"He is very handsome," I said.
"Abominably handsome!" muttered Arthur: then smiled at his own bitter words. "Lucky no one heard me but you!"
"Doctor Forester," said Lady Muriel, who had just joined us, "let me introduce to you my cousin Eric Lindon Captain Lindon, I should say."
Arthur shook off his ill-temper instantly and completely, as he rose and gave the young soldier his hand. "I have heard of you," he said. "I'm very glad to make the acquaintance of Lady Muriel's cousin."
"Yes, that's all I'm distinguished for, as yet!" said Eric (so we soon got to call him) with a winning smile. "And I doubt," glancing at Lady Muriel, "if it even amounts to a good-conduct-badge! But it's something to begin with."
"You must come to my father, Eric," said Lady Muriel. "I think he's wandering among the ruins." And the pair moved on.
The gloomy look returned to Arthur's face: and I could see it was only to distract his thoughts that he took his place at the side of the metaphysical young lady, and resumed their interrupted discussion.
"Talking of Herbert Spencer," he began, "do you really find no logical difficulty in regarding Nature as a process of involution, passing from definite coherent homogeneity to indefinite incoherent heterogeneity?"
Amused as I was at the ingenious jumble he had made of Spencer's words, I kept as grave a face as I could.
No physical difficulty," she confidently replied: "but I haven't studied Logic much. Would you state the difficulty?"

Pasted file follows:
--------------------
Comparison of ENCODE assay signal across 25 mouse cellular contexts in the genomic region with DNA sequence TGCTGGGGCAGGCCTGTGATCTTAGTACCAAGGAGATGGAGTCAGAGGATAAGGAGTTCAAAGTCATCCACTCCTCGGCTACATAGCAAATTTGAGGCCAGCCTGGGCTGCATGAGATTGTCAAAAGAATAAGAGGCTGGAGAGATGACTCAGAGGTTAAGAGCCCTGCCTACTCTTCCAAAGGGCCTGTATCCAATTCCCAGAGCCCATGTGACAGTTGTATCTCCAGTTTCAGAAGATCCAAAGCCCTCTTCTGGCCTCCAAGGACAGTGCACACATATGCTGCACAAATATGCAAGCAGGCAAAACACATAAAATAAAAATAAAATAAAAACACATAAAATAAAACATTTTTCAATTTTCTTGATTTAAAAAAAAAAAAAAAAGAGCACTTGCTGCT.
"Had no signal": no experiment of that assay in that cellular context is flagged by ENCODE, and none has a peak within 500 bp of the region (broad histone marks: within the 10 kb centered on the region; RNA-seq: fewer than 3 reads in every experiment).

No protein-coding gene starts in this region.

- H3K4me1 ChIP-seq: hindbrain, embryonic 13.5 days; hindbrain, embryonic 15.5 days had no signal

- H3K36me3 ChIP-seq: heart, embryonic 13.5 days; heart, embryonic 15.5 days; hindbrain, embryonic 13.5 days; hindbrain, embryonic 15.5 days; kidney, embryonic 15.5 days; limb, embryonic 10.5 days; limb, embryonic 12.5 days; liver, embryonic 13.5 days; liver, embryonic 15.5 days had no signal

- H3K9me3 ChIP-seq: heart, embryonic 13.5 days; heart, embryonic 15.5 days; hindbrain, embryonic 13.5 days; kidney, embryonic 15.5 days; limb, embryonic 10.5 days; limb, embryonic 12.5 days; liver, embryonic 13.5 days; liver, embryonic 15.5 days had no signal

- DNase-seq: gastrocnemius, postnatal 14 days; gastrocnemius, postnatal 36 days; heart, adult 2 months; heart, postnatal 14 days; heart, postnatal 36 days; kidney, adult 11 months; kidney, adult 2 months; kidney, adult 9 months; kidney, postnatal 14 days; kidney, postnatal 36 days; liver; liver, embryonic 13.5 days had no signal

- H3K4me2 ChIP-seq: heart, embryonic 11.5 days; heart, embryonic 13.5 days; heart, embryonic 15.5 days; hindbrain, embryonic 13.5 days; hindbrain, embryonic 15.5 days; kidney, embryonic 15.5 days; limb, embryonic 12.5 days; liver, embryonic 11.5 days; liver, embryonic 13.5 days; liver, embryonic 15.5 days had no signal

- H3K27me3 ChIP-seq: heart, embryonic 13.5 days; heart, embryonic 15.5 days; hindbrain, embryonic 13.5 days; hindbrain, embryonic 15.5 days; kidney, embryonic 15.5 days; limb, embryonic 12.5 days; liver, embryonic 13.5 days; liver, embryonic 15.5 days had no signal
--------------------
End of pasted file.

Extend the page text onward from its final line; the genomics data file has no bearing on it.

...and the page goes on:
"Well," said Arthur, "do you accept it as self-evident? Is it as obvious, for instance, as that 'things that are greater than the same are greater than one another'?"
"To my mind," she modestly replied, "it seems quite as obvious. I grasp both truths by intuition. But other minds may need some logical--I forget the technical terms."
"For a complete logical argument," Arthur began with admirable solemnity, "we need two prim Misses--"
"Of course!" she interrupted. "I remember that word now. And they produce--?"
"A Delusion," said Arthur.
"Ye--es?" she said dubiously. "I don't seem to remember that so well. But what is the whole argument called?"
"Ah, yes! I remember now. But I don't need a Sillygism, you know, to prove that mathematical axiom you mentioned."
"Nor to prove that 'all angles are equal', I suppose?"
"Why, of course not! One takes such a simple truth as that for granted!"
Here I ventured to interpose, and to offer her a plate of strawberries and cream. I felt really uneasy at the thought that she might detect the trick: and I contrived, unperceived by her, to shake my head reprovingly at the pseudo-philosopher. Equally unperceived by her, Arthur slightly raised his shoulders, and spread his hands abroad, as who should say "What else can I say to her?" and moved away, leaving her to discuss her strawberries by 'involution,' or any other way she preferred.
By this time the carriages, that were to convey the revelers to their respective homes, had begun to assemble outside the Castle-grounds: and it became evident--now that Lady Muriel's cousin had joined our party that the problem, how to convey five people to Elveston, with a carriage that would only hold four, must somehow be solved.
The Honorable Eric Lindon, who was at this moment walking up and down with Lady Muriel, might have solved it at once, no doubt, by announcing his intention of returning on foot. Of this solution there did not seem to be the very smallest probability.
The next best solution, it seemed to me, was that I should walk home: and this I at once proposed.
"You're sure you don't mind?', said the Earl. "I'm afraid the carriage wont take us all, and I don't like to suggest to Eric to desert his cousin so soon."
"So far from minding it," I said, "I should prefer it. It will give me time to sketch this beautiful old ruin."
"I'll keep you company," Arthur suddenly said. And, in answer to what I suppose was a look of surprise on my face, he said in a low voice, "I really would rather.